Although you might think you have a cataract, the only way to know for sure is to have an eye examination. To detect a cataract, an ophthalmologist or optometrist examines the lens and may do other tests to learn more about the structure and health of your eye. A comprehensive eye examination for cataracts usually includes:
- Visual Acuity Test—This eye chart test measures how well you see at various distances. This may include a test of your vision under conditions of low contrast and/or glare.
- Slit Lamp Exam—This is an examination of the eye using a specialized microscope that magnifies the eye.
- Tonometry—This is a standard test to measure fluid pressure inside the eye (increased pressure may be a sign of glaucoma).
- Dilated Eye Exam—The doctor gives you special eye drops to widen your pupil, which allows better examination of the lens and the structures of the back of the eye. This allows your doctor to examine the lens in more detail to detect a cataract.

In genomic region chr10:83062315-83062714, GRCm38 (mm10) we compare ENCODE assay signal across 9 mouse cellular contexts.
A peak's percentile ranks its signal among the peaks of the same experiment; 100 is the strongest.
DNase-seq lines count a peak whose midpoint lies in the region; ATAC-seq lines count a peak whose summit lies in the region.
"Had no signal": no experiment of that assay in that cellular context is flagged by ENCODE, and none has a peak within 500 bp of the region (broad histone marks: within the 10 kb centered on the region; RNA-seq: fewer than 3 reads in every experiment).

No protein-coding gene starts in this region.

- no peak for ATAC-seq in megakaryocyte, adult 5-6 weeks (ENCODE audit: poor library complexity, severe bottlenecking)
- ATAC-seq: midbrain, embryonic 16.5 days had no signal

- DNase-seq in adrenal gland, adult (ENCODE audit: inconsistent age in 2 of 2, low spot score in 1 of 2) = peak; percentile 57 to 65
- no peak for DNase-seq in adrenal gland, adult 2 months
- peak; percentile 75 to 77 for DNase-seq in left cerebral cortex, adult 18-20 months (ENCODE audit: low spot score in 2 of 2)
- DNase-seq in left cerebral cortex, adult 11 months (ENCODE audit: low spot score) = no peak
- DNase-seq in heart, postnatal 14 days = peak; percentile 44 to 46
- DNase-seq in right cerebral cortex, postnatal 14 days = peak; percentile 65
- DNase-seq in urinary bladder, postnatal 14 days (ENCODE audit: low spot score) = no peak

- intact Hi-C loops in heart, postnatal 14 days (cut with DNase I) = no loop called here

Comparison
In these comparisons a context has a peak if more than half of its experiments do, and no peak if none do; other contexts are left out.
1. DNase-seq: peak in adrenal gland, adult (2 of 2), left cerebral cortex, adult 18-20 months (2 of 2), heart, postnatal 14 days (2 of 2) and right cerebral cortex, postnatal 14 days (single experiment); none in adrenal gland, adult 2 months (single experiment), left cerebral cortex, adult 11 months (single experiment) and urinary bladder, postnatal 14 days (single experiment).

Mayo Foundation for Medical Education and Research
website. Available at:
The Merck Manual of Medical Information.
17th ed. Simon and Schuster, Inc; 2000.
National Eye Institute website. Available at:
Last reviewed [Under Medical Review] by Christopher Cheyer, MD
Please be aware that this information is provided to supplement the care provided by your physician. It is neither intended nor implied to be a substitute for professional medical advice. CALL YOUR HEALTHCARE PROVIDER IMMEDIATELY IF YOU THINK YOU MAY HAVE A MEDICAL EMERGENCY. Always seek the advice of your physician or other qualified health provider prior to starting any new treatment or with any questions you may have regarding a medical condition.
Copyright © EBSCO Publishing. All rights reserved.